Synchronization • Original CAF specification: team synchronization only – sync_all, sync_team • Limits performance on loosely-coupled architectures • Point-to-point extensions – sync_notify(q) – sync_wait(p) Point to point synchronization semantics Delivery of a notify to q from p all communication from p to q issued before the notify has been delivered to q 14

Outline • CAF programming model • cafc – Core language implementation Optimizations • procedure

Outline • CAF programming model • cafc – Core language implementation Optimizations • procedure splitting • supporting hints for non-blocking communication • packing strided communications • Experimental evaluation • Conclusions 15

An Impediment to Code Efficiency • Original reference rhs(1, i, j, k, c) =

An Impediment to Code Efficiency • Original reference rhs(1, i, j, k, c) = … + u(1, i-1, j, k, c) - … • Transformed reference rhs%ptr(1, i, j, k, c) = … + u%ptr(1, i-1, j, k, c) - … • Fortran 90 pointer-based co-array representation does not convey – the lack of co-array aliasing – co-array contiguity – co-array bounds • Lack of knowledge inhibits important code optimizations 16

Procedure Splitting CAF to CAF preprocessing subroutine f(…) real, save : : c(100)[*]. .

Procedure Splitting CAF to CAF preprocessing subroutine f(…) real, save : : c(100)[*]. . . = c(50). . . end subroutine f(…) real, save : : c(100)[*] interface subroutine f_inner(…, c_arg) real : : c_arg[*] end subroutine f_inner end interface call f_inner(…, c) end subroutine f_inner(…, c_arg) real : : c_arg(100)[*]. . . = c_arg(50). . . end subroutine f_inner 17

Benefits of Procedure Splitting • Generated code conveys – lack of co-array aliasing –

Benefits of Procedure Splitting • Generated code conveys – lack of co-array aliasing – co-array contiguity – co-array bounds • Enables back-end compiler to generate better code 18

Hiding Communication Latency Goal: enable communication/computation overlap • Impediments to generating non-blocking communication –

Hiding Communication Latency Goal: enable communication/computation overlap • Impediments to generating non-blocking communication – use of indexed subscripts in co-dimensions – lack of whole program analysis • Approach: support hints for non-blocking communication – overcome conservative compiler analysis – enable sophisticated programmers to achieve good performance today 19

Hints for Non-blocking PUTs • Hints for CAF run-time system to issue non-blocking PUTs

Hints for Non-blocking PUTs • Hints for CAF run-time system to issue non-blocking PUTs region_id = open_nb_put_region(). . . Put_Stmt_1. . . Put_Stmt_N. . . call close_nb_put_region(region_id) • Complete non-blocking PUTs: call complete_nb_put_region(region_id) • Open problem: Exploiting non-blocking GETs? 20

Strided vs. Contiguous Transfers • Problem CAF remote reference might induce many small data

Strided vs. Contiguous Transfers • Problem CAF remote reference might induce many small data transfers a(i, 1: n)[p] = b(j, 1: n) • Solution pack strided data on source and unpack it on destination 21

Pragmatics of Packing Who should implement packing? • The CAF programmer – difficult to

Pragmatics of Packing Who should implement packing? • The CAF programmer – difficult to program • The CAF compiler – unpacking requires conversion of PUTs into two-sided communication (a difficult whole-program transformation) • The communication library – most natural place – ARMCI currently performs packing on Myrinet 22

CAF Compiler Targets (Sept 2004) • Processors – Pentium, Alpha, Itanium 2, MIPS •

CAF Compiler Targets (Sept 2004) • Processors – Pentium, Alpha, Itanium 2, MIPS • Interconnects – Quadrics, Myrinet, Gigabit Ethernet, shared memory • Operating systems – Linux, Tru 64, IRIX 23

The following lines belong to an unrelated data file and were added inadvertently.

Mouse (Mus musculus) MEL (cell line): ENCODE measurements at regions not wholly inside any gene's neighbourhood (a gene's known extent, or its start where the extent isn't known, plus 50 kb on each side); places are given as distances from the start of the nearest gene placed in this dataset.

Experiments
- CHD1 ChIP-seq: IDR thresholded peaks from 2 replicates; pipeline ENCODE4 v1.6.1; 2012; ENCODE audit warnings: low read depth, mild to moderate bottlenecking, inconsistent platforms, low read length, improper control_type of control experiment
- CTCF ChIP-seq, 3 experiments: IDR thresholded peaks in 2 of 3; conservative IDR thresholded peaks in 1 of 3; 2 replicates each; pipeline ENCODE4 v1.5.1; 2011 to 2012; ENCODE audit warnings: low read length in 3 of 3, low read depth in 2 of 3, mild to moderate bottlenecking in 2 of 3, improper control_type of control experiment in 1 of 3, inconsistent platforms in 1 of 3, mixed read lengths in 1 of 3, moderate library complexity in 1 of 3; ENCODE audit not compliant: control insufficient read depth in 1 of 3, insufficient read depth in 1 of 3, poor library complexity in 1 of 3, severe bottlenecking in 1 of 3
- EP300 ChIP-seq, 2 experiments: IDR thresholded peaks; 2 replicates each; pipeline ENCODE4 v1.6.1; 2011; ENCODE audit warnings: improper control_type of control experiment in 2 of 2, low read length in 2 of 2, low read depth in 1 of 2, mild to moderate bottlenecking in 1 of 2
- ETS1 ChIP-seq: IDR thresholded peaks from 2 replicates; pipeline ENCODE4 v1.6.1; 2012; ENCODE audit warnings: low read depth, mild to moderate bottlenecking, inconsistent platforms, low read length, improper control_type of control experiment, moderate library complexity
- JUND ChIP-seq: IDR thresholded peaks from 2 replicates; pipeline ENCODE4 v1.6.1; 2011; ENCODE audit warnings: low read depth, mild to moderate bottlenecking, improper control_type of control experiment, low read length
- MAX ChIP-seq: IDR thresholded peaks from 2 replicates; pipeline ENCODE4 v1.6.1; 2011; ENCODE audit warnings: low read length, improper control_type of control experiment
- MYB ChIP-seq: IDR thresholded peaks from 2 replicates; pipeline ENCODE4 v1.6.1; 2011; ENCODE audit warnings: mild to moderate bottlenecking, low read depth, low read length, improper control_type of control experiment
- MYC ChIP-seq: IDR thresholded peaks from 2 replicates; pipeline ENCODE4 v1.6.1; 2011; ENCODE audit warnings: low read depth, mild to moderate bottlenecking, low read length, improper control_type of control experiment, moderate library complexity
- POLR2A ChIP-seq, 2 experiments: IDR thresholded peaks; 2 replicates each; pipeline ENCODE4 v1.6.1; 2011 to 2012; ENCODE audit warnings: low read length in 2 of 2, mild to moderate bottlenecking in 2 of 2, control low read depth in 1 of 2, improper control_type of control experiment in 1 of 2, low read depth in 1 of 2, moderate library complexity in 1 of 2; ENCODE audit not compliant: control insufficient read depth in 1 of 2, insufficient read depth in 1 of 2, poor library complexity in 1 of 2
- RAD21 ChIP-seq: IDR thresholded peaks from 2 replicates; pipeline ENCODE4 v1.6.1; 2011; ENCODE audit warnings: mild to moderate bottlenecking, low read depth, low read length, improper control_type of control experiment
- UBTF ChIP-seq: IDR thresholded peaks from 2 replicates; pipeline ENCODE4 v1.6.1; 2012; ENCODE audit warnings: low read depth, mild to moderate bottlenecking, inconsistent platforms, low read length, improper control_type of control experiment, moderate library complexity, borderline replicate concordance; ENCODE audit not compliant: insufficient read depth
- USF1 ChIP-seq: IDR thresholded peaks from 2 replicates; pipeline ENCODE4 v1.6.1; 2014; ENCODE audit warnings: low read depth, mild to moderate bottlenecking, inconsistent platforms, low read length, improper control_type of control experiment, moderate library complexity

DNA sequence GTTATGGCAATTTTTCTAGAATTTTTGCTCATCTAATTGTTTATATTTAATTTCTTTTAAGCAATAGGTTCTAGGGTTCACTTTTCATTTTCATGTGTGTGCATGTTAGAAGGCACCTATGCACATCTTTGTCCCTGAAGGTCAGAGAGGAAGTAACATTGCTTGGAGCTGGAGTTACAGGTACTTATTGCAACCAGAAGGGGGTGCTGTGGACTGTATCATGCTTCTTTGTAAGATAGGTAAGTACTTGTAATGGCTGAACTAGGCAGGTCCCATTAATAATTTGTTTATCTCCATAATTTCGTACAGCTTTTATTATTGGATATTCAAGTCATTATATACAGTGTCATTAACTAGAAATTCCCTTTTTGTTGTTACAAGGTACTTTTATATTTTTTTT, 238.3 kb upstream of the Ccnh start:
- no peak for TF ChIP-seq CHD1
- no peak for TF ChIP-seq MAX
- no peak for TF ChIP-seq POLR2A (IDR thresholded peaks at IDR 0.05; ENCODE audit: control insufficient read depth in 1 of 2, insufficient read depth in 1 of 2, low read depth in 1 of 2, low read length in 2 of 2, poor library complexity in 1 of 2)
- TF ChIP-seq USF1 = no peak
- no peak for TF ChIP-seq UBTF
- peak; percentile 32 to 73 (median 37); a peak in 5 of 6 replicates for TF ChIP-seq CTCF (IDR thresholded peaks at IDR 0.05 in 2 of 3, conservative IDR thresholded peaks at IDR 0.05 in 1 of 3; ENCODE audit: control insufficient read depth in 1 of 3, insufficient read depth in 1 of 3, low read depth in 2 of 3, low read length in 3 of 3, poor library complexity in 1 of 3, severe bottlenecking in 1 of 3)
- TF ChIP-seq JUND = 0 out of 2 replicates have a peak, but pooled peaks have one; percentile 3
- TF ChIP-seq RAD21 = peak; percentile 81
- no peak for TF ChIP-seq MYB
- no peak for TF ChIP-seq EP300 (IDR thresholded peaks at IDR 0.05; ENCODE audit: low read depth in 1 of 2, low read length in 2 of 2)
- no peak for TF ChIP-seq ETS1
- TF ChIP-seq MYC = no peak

Outline • CAF programming model • cafc – Core language implementation – Optimizations Experimental

Outline • CAF programming model • cafc – Core language implementation – Optimizations Experimental evaluation • Conclusions 24

Experimental Evaluation • Platforms – Alpha+Quadrics QSNet (Elan 3) – Itanium 2+Quadrics QSNet II

Experimental Evaluation • Platforms – Alpha+Quadrics QSNet (Elan 3) – Itanium 2+Quadrics QSNet II (Elan 4) – Itanium 2+Myrinet 2000 • Codes – NAS Parallel Benchmarks (NPB 2. 3) from NASA Ames 25

NAS BT Efficiency (Class C) 26

NAS BT Efficiency (Class C) 26

NAS SP Efficiency (Class C) lack of non-blocking notify implementation blocks CAF comm/comp overlap

NAS SP Efficiency (Class C) lack of non-blocking notify implementation blocks CAF comm/comp overlap 27

NAS MG Efficiency (Class C) • ARMCI comm is efficient • pt-2 -pt synch

NAS MG Efficiency (Class C) • ARMCI comm is efficient • pt-2 -pt synch in boosts CAF performance 30% 28

NAS CG Efficiency (Class C) 29

NAS CG Efficiency (Class C) 29

NAS LU Efficiency (class C) 30

NAS LU Efficiency (class C) 30

Impact of Optimizations Assorted Results • Procedure splitting – 42 -60% improvement for BT

Impact of Optimizations Assorted Results • Procedure splitting – 42 -60% improvement for BT on Itanium 2+Myrinet cluster – 15 -33% improvement for LU on Alpha+Quadrics • Non-blocking communication generation – 5% improvement for BT on Itanium 2+Quadrics cluster – 3% improvement for MG on all platforms • Packing of strided data – 31% improvement for BT on Alpha+Quadrics cluster – 37% improvement for LU on Itanium 2+Quadrics cluster See paper for more details 31

Conclusions • CAF boosts programming productivity – simplifies the development of SPMD parallel programs

Conclusions • CAF boosts programming productivity – simplifies the development of SPMD parallel programs – shifts details of managing communication to compiler • cafc delivers performance comparable to hand-tuned MPI • cafc implements effective optimizations – procedure splitting – non-blocking communication – packing of strided communication (in ARMCI) • Vectorization needed to achieve true performance portability with machines like Cray X 1 http: //www. hipersoft. rice. edu/caf 32